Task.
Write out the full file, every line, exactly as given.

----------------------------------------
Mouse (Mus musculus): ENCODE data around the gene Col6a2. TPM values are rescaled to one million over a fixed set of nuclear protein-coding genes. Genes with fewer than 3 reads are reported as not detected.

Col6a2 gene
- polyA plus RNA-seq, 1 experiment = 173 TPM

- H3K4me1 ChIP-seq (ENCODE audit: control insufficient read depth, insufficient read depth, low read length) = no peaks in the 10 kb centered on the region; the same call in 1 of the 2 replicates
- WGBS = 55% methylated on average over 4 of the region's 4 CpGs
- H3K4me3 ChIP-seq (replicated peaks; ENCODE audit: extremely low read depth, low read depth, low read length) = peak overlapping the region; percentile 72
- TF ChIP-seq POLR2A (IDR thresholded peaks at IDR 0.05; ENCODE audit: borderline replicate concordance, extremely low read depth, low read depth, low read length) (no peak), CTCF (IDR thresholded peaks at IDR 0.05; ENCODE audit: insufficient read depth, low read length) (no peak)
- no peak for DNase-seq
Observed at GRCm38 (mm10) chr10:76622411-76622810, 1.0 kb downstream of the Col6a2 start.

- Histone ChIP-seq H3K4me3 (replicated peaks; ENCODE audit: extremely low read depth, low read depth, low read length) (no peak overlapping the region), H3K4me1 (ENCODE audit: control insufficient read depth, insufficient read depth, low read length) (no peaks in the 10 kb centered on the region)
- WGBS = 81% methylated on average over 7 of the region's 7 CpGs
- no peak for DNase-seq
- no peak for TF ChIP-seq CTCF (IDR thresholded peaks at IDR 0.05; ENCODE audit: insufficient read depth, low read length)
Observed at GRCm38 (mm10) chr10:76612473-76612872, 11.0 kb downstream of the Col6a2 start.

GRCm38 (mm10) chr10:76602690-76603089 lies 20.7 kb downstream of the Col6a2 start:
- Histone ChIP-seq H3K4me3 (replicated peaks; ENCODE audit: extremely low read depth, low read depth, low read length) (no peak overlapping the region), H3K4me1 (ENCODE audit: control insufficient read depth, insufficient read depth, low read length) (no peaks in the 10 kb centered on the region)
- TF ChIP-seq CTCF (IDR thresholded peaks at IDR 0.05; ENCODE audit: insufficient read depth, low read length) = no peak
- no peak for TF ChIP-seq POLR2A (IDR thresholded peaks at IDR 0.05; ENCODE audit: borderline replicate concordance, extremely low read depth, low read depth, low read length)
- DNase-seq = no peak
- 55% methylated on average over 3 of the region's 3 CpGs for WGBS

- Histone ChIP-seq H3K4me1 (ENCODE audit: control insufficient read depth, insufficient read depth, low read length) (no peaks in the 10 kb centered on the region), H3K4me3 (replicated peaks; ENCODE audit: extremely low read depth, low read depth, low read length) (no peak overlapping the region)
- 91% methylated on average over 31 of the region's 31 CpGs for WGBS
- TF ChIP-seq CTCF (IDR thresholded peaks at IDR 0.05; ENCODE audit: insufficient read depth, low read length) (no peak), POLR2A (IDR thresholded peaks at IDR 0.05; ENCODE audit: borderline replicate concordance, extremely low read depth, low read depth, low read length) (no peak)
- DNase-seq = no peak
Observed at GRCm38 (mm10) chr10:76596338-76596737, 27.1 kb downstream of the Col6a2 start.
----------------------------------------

Mouse (Mus musculus): ENCODE data around the gene Col6a2. TPM values are rescaled to one million over a fixed set of nuclear protein-coding genes. Genes with fewer than 3 reads are reported as not detected.

Col6a2 gene
- polyA plus RNA-seq, 1 experiment = 173 TPM

- H3K4me1 ChIP-seq (ENCODE audit: control insufficient read depth, insufficient read depth, low read length) = no peaks in the 10 kb centered on the region; the same call in 1 of the 2 replicates
- WGBS = 55% methylated on average over 4 of the region's 4 CpGs
- H3K4me3 ChIP-seq (replicated peaks; ENCODE audit: extremely low read depth, low read depth, low read length) = peak overlapping the region; percentile 72
- TF ChIP-seq POLR2A (IDR thresholded peaks at IDR 0.05; ENCODE audit: borderline replicate concordance, extremely low read depth, low read depth, low read length) (no peak), CTCF (IDR thresholded peaks at IDR 0.05; ENCODE audit: insufficient read depth, low read length) (no peak)
- no peak for DNase-seq
Observed at GRCm38 (mm10) chr10:76622411-76622810, 1.0 kb downstream of the Col6a2 start.

- Histone ChIP-seq H3K4me3 (replicated peaks; ENCODE audit: extremely low read depth, low read depth, low read length) (no peak overlapping the region), H3K4me1 (ENCODE audit: control insufficient read depth, insufficient read depth, low read length) (no peaks in the 10 kb centered on the region)
- WGBS = 81% methylated on average over 7 of the region's 7 CpGs
- no peak for DNase-seq
- no peak for TF ChIP-seq CTCF (IDR thresholded peaks at IDR 0.05; ENCODE audit: insufficient read depth, low read length)
Observed at GRCm38 (mm10) chr10:76612473-76612872, 11.0 kb downstream of the Col6a2 start.

GRCm38 (mm10) chr10:76602690-76603089 lies 20.7 kb downstream of the Col6a2 start:
- Histone ChIP-seq H3K4me3 (replicated peaks; ENCODE audit: extremely low read depth, low read depth, low read length) (no peak overlapping the region), H3K4me1 (ENCODE audit: control insufficient read depth, insufficient read depth, low read length) (no peaks in the 10 kb centered on the region)
- TF ChIP-seq CTCF (IDR thresholded peaks at IDR 0.05; ENCODE audit: insufficient read depth, low read length) = no peak
- no peak for TF ChIP-seq POLR2A (IDR thresholded peaks at IDR 0.05; ENCODE audit: borderline replicate concordance, extremely low read depth, low read depth, low read length)
- DNase-seq = no peak
- 55% methylated on average over 3 of the region's 3 CpGs for WGBS

- Histone ChIP-seq H3K4me1 (ENCODE audit: control insufficient read depth, insufficient read depth, low read length) (no peaks in the 10 kb centered on the region), H3K4me3 (replicated peaks; ENCODE audit: extremely low read depth, low read depth, low read length) (no peak overlapping the region)
- 91% methylated on average over 31 of the region's 31 CpGs for WGBS
- TF ChIP-seq CTCF (IDR thresholded peaks at IDR 0.05; ENCODE audit: insufficient read depth, low read length) (no peak), POLR2A (IDR thresholded peaks at IDR 0.05; ENCODE audit: borderline replicate concordance, extremely low read depth, low read depth, low read length) (no peak)
- DNase-seq = no peak
Observed at GRCm38 (mm10) chr10:76596338-76596737, 27.1 kb downstream of the Col6a2 start.